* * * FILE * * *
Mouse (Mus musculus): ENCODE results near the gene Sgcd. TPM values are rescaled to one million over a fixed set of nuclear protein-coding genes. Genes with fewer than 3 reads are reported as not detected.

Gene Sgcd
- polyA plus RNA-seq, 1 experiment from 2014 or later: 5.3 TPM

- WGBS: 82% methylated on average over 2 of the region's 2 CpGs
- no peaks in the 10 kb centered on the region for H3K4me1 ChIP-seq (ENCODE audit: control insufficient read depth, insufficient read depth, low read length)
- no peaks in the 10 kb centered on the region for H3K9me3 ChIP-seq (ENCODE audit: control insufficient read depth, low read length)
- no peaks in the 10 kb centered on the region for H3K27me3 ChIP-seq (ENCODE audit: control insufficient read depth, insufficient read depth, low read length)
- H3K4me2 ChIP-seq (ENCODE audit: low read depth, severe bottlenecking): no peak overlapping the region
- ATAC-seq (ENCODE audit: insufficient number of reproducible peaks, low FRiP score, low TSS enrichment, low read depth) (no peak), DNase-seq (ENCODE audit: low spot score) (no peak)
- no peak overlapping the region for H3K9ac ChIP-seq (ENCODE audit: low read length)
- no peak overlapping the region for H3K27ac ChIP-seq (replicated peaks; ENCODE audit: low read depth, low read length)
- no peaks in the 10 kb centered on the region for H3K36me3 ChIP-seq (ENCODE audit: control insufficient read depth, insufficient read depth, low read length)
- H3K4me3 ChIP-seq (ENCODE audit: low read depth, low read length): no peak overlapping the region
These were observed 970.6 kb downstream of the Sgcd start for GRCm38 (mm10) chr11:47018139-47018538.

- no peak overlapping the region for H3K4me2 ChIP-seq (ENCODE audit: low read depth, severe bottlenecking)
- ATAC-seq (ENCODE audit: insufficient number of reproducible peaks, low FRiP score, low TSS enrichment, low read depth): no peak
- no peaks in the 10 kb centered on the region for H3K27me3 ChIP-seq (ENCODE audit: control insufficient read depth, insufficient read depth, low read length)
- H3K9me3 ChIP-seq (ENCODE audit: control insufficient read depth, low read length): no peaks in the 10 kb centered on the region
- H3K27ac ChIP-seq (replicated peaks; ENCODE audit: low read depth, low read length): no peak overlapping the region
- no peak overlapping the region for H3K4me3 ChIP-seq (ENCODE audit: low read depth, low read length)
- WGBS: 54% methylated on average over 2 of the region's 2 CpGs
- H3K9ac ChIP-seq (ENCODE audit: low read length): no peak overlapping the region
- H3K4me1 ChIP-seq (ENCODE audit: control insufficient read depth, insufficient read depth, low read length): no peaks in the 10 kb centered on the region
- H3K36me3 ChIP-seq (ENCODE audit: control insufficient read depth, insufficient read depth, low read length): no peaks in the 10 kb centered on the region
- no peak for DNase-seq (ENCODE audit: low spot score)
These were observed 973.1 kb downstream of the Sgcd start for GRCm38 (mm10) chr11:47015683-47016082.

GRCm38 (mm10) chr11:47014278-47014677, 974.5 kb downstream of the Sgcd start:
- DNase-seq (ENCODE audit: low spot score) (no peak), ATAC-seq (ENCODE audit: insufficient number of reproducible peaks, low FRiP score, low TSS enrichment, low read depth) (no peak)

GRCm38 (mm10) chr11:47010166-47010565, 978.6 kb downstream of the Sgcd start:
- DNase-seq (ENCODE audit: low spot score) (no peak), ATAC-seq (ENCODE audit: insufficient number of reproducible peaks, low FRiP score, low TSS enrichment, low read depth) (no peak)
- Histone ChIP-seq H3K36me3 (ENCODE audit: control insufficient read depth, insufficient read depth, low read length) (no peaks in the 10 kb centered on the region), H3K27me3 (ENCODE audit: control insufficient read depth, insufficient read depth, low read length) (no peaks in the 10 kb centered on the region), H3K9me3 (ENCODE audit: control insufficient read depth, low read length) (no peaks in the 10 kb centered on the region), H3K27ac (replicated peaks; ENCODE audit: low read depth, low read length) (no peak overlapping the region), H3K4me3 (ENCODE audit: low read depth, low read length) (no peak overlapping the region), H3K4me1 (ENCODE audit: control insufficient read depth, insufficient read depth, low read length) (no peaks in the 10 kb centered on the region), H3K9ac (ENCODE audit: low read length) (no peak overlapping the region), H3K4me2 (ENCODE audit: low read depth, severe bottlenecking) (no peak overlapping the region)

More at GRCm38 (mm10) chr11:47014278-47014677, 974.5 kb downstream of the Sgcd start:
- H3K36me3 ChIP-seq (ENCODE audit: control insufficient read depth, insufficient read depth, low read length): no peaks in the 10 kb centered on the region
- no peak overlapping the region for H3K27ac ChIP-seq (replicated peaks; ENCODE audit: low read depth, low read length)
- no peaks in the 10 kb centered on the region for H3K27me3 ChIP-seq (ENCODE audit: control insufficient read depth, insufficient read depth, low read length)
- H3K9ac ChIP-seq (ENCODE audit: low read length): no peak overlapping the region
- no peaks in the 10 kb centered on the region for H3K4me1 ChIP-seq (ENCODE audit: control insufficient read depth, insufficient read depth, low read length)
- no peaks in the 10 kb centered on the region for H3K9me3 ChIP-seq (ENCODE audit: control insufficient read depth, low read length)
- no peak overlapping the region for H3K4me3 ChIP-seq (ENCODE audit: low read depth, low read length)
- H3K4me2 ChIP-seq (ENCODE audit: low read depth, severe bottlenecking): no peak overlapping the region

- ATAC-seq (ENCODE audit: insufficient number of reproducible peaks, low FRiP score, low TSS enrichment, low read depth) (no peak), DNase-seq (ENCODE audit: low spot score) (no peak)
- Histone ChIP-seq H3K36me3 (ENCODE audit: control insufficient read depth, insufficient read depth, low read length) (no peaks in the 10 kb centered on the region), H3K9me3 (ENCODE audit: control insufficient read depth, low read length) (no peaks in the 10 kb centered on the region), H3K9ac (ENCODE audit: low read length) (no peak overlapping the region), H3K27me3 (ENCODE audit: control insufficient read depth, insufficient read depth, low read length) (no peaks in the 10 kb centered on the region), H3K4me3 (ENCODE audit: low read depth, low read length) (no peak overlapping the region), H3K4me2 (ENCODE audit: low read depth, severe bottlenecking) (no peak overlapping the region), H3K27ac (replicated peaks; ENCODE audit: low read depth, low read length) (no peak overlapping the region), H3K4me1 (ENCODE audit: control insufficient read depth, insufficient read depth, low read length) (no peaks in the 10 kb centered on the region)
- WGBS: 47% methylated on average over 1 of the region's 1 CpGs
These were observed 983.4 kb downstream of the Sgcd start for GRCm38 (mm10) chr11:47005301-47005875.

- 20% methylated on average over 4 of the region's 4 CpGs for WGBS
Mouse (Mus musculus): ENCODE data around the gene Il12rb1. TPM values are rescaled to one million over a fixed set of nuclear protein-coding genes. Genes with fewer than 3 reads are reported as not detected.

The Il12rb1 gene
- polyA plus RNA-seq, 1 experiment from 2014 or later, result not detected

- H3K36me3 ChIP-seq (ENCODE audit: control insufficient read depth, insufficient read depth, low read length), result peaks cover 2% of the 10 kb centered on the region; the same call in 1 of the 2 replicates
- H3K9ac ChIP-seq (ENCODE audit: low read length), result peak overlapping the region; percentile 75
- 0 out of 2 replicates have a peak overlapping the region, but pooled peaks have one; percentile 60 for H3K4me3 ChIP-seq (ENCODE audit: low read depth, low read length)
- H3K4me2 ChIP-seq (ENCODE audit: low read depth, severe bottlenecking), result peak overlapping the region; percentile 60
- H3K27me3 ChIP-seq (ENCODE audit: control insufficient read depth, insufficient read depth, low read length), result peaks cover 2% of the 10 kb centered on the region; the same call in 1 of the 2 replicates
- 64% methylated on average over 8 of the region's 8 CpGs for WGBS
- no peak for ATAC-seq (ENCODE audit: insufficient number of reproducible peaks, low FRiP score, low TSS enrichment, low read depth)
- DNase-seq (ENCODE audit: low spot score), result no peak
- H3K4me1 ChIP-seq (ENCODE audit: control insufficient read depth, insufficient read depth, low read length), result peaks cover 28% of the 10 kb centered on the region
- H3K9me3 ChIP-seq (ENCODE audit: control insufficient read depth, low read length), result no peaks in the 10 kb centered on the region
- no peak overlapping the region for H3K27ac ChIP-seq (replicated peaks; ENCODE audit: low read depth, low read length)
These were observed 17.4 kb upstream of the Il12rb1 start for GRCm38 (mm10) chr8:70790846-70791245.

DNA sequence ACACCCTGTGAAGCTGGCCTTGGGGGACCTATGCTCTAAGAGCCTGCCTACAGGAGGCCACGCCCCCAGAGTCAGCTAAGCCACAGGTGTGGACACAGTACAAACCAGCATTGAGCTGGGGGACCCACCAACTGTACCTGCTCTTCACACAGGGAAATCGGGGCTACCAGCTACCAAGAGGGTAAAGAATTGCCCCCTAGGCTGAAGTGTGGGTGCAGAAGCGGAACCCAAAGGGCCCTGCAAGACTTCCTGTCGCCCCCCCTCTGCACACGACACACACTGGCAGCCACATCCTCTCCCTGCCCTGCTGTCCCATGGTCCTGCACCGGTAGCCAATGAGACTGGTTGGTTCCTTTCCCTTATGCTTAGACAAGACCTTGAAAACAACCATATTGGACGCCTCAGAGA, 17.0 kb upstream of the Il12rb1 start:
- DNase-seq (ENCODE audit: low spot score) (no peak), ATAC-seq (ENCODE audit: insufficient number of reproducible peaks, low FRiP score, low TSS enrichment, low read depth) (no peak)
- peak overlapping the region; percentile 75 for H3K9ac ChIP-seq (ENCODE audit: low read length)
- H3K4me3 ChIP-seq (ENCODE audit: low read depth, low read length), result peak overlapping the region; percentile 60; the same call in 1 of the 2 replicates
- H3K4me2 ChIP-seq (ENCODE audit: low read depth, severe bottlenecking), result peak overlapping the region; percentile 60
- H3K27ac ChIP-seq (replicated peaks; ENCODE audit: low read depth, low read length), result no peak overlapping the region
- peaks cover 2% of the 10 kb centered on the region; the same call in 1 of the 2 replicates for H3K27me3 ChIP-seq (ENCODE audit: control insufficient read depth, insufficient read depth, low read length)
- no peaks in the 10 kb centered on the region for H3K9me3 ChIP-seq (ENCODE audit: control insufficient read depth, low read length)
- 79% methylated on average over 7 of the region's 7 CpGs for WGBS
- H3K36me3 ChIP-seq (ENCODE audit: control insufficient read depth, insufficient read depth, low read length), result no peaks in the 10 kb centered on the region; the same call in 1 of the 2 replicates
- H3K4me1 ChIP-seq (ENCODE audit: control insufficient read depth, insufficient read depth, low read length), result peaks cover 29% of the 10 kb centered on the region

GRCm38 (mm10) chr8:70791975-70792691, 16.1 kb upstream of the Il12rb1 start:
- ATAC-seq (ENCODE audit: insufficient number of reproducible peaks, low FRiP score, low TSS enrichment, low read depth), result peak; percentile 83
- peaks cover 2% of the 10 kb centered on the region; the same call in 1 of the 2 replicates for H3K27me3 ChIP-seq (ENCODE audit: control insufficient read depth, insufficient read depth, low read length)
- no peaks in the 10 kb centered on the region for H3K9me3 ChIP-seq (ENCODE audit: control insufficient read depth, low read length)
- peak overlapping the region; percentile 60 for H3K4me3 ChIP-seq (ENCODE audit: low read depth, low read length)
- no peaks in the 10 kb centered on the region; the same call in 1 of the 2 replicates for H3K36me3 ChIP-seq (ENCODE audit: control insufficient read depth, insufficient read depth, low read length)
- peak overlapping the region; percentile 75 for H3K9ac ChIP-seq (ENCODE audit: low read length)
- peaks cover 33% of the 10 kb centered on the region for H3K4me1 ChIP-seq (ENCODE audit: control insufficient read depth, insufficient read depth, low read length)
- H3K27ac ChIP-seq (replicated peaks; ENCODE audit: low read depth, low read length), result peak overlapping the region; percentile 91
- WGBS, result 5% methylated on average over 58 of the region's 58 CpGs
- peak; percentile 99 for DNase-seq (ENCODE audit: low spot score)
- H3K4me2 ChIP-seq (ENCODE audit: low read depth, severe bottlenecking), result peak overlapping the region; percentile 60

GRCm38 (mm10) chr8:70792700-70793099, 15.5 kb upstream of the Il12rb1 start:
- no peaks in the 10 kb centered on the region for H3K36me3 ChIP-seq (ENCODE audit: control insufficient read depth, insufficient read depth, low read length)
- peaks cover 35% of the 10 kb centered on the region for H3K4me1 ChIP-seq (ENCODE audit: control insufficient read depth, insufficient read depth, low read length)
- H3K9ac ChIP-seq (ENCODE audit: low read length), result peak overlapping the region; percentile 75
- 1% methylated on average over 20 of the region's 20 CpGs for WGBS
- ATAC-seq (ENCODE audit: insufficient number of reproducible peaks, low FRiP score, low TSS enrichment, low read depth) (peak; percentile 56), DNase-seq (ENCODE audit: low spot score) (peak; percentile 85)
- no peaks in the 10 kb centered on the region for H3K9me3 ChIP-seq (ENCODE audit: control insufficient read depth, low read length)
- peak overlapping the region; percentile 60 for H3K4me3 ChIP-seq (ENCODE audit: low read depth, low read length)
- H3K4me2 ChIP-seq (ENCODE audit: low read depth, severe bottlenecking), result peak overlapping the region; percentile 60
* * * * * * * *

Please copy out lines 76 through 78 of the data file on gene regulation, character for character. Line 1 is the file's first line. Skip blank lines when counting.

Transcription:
- peak overlapping the region; percentile 60 for H3K4me3 ChIP-seq (ENCODE audit: low read depth, low read length)
- no peaks in the 10 kb centered on the region; the same call in 1 of the 2 replicates for H3K36me3 ChIP-seq (ENCODE audit: control insufficient read depth, insufficient read depth, low read length)
- peak overlapping the region; percentile 75 for H3K9ac ChIP-seq (ENCODE audit: low read length)